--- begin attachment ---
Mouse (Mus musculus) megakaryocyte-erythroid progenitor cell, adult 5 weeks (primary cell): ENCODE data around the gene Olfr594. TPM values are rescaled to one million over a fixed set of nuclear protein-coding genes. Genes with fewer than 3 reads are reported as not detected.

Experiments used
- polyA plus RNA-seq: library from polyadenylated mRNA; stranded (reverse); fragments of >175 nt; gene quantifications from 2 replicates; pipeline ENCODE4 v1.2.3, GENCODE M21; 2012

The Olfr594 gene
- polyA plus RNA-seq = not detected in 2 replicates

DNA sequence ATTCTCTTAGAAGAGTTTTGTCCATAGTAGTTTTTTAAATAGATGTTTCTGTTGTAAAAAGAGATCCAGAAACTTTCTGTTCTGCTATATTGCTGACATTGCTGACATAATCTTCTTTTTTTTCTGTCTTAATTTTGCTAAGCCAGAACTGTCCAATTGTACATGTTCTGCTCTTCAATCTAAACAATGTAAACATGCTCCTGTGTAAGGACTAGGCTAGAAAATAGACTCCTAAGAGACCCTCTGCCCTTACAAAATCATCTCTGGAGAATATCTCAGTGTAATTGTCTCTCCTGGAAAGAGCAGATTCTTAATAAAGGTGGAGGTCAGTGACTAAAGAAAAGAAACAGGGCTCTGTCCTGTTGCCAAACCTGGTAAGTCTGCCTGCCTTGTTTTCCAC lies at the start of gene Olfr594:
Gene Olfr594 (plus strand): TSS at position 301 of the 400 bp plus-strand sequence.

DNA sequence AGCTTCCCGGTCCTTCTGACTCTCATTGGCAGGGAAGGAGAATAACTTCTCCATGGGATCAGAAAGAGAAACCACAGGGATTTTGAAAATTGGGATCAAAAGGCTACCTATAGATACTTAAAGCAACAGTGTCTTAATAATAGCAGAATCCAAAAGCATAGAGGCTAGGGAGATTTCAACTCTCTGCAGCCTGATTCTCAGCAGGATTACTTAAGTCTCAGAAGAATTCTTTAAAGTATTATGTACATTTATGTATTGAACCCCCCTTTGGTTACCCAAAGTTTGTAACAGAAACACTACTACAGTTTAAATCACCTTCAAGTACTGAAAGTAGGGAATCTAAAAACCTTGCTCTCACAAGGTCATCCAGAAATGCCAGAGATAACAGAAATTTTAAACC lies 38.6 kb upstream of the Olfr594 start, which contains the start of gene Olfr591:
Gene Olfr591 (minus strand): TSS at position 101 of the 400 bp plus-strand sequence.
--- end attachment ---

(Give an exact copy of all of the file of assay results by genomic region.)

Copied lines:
Mouse (Mus musculus) megakaryocyte-erythroid progenitor cell, adult 5 weeks (primary cell): ENCODE data around the gene Olfr594. TPM values are rescaled to one million over a fixed set of nuclear protein-coding genes. Genes with fewer than 3 reads are reported as not detected.

Experiments used
- polyA plus RNA-seq: library from polyadenylated mRNA; stranded (reverse); fragments of >175 nt; gene quantifications from 2 replicates; pipeline ENCODE4 v1.2.3, GENCODE M21; 2012

The Olfr594 gene
- polyA plus RNA-seq = not detected in 2 replicates

DNA sequence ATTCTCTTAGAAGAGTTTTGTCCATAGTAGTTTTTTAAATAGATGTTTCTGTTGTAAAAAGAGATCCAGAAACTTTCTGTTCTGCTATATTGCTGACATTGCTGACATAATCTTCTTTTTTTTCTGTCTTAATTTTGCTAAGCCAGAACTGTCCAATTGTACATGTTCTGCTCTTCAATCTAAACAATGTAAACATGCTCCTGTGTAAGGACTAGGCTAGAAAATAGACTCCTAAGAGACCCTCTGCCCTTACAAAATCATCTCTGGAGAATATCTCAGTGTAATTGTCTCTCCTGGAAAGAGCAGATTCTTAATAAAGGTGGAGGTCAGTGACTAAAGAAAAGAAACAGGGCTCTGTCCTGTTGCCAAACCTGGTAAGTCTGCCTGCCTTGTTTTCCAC lies at the start of gene Olfr594:
Gene Olfr594 (plus strand): TSS at position 301 of the 400 bp plus-strand sequence.

DNA sequence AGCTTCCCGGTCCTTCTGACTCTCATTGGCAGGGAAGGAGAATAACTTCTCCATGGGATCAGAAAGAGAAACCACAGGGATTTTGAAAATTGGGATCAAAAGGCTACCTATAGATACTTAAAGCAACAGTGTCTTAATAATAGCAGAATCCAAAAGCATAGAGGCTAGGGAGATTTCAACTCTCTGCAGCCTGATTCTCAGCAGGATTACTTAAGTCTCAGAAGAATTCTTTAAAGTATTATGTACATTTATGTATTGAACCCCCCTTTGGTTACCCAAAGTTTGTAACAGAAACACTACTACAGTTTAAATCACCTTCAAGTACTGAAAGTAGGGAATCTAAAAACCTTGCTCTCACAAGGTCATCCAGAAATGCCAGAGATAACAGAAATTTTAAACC lies 38.6 kb upstream of the Olfr594 start, which contains the start of gene Olfr591:
Gene Olfr591 (minus strand): TSS at position 101 of the 400 bp plus-strand sequence.